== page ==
Swedes Concerned By Elusive Inflation

sweedish-economy

In a sign that policymakers are growing wary of Sweden’s ability to reach the 2.00% inflation target, the Riksbank has decided to expand its ongoing quantitative easing measures by adding purchases during the first half of 2017. The prospect of the Krona gaining ground versus the Euro amid the European Central Bank’s own extension of its asset purchase program has been enough to warrant an admission from Riksbank officials that further accommodation could be possible. Any strength in the local currency could harm efforts to reach the target as import costs fall amid a rising Krona.

While the immediate reaction to the development was strength in the Krona versus other major global currencies, the decision underscores the idea that fears of disinflation and deflation remain serious. In the case of Sweden, even the implementation of a negative interest rate environment has not been enough to reach inflation goals. Despite positive momentum in the arenas of employment and growth, it has become abundantly apparent that the yardstick by which the Central Bank measures success is growth in consumer prices during an especially challenging chapter for monetary policy.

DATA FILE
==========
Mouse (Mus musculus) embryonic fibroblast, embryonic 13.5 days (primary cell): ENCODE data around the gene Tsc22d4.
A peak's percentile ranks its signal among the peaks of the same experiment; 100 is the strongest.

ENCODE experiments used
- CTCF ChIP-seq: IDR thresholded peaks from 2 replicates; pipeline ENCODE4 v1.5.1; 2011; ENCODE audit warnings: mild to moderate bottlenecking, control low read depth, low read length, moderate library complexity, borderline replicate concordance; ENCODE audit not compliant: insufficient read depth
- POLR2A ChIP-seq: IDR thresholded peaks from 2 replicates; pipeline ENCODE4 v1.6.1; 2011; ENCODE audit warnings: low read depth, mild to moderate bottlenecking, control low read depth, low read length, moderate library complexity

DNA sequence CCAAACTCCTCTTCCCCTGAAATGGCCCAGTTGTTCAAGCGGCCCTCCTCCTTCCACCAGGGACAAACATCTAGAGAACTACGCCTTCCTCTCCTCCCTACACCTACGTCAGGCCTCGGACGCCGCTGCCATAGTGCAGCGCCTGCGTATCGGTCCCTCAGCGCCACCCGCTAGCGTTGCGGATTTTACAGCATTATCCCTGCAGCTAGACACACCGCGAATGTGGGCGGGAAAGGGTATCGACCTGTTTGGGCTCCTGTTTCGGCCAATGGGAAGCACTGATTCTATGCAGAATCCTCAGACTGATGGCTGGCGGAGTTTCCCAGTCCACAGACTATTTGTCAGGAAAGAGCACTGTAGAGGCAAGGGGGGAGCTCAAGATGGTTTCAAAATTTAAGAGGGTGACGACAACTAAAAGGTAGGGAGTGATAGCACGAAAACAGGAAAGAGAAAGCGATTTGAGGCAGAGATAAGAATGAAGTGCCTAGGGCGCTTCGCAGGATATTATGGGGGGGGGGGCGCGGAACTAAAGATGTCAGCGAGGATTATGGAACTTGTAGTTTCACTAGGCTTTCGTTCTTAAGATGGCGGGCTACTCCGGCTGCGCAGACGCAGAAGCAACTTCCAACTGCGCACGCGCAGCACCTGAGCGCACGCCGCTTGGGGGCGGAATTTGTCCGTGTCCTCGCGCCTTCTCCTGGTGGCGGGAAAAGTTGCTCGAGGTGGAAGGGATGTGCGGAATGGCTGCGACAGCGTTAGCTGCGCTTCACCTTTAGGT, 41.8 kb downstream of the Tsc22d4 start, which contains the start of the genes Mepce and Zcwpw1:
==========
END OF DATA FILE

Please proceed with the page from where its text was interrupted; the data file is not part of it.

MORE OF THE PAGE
Krona Strength Keeps a Lid on Inflation

After managing to kill off a bout of deflation through a combination of extremely loose monetary policy and asset purchases, the gains in inflation are proving insufficient to persuade policymakers that tightening may be around the corner. In its latest decision, the Swedish Riksbank has determined that the only way to reach the inflation target in Sweden is by adding SEK 30 billion in purchases while leaving open the option of dropping rates even further. According to a statement from the Executive Board, there is “still a high level of preparedness to make monetary policy more expansionary if the upward trend in inflation were to be threatened.”

One of the predominant causes behind policymakers’ palpable concerns is the recent strengthening of the Krona versus the Euro. Although the US dollar exchange rate is also important, it does not carry the same weight as the EURSEK rate. With the ECB expanding the money base and pressuring the EURSEK pair lower, it raises the threat of undoing some of the most recent consumer price gains. At present, Swedish CPI stands at 1.40% on an annualized basis as of November, climbing from the 1.20% reported in October. As a result, the decision to expand asset purchases through the first half of 2017 indicates that the USDSEK has further room to run to the upside as Central Bank officials use all the tools available to hit the inflation target.

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